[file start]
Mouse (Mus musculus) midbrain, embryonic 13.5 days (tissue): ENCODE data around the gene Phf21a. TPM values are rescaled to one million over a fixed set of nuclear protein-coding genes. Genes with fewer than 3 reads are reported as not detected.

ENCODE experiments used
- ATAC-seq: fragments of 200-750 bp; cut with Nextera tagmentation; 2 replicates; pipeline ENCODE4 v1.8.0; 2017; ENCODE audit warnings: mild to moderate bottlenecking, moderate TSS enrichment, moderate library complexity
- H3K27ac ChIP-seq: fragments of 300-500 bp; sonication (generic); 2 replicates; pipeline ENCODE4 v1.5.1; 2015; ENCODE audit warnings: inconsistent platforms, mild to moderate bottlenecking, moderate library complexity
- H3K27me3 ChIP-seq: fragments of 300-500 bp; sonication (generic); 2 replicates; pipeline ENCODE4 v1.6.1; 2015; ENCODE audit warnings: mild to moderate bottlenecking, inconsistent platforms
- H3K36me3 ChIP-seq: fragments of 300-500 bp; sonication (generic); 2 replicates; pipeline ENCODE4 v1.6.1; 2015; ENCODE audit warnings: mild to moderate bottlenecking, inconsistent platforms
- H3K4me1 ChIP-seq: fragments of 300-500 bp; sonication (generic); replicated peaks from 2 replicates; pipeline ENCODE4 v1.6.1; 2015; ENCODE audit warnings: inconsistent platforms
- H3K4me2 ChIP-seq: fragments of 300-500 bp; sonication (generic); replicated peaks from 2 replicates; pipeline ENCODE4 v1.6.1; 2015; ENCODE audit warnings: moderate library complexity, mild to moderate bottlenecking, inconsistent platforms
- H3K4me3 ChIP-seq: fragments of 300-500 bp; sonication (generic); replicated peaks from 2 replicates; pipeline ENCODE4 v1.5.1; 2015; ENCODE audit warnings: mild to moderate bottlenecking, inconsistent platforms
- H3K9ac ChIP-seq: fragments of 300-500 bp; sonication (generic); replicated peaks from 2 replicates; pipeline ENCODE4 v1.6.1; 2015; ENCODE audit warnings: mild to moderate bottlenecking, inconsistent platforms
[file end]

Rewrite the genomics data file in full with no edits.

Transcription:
Mouse (Mus musculus) midbrain, embryonic 13.5 days (tissue): ENCODE data around the gene Phf21a. TPM values are rescaled to one million over a fixed set of nuclear protein-coding genes. Genes with fewer than 3 reads are reported as not detected.

ENCODE experiments used
- ATAC-seq: fragments of 200-750 bp; cut with Nextera tagmentation; 2 replicates; pipeline ENCODE4 v1.8.0; 2017; ENCODE audit warnings: mild to moderate bottlenecking, moderate TSS enrichment, moderate library complexity
- H3K27ac ChIP-seq: fragments of 300-500 bp; sonication (generic); 2 replicates; pipeline ENCODE4 v1.5.1; 2015; ENCODE audit warnings: inconsistent platforms, mild to moderate bottlenecking, moderate library complexity
- H3K27me3 ChIP-seq: fragments of 300-500 bp; sonication (generic); 2 replicates; pipeline ENCODE4 v1.6.1; 2015; ENCODE audit warnings: mild to moderate bottlenecking, inconsistent platforms
- H3K36me3 ChIP-seq: fragments of 300-500 bp; sonication (generic); 2 replicates; pipeline ENCODE4 v1.6.1; 2015; ENCODE audit warnings: mild to moderate bottlenecking, inconsistent platforms
- H3K4me1 ChIP-seq: fragments of 300-500 bp; sonication (generic); replicated peaks from 2 replicates; pipeline ENCODE4 v1.6.1; 2015; ENCODE audit warnings: inconsistent platforms
- H3K4me2 ChIP-seq: fragments of 300-500 bp; sonication (generic); replicated peaks from 2 replicates; pipeline ENCODE4 v1.6.1; 2015; ENCODE audit warnings: moderate library complexity, mild to moderate bottlenecking, inconsistent platforms
- H3K4me3 ChIP-seq: fragments of 300-500 bp; sonication (generic); replicated peaks from 2 replicates; pipeline ENCODE4 v1.5.1; 2015; ENCODE audit warnings: mild to moderate bottlenecking, inconsistent platforms
- H3K9ac ChIP-seq: fragments of 300-500 bp; sonication (generic); replicated peaks from 2 replicates; pipeline ENCODE4 v1.6.1; 2015; ENCODE audit warnings: mild to moderate bottlenecking, inconsistent platforms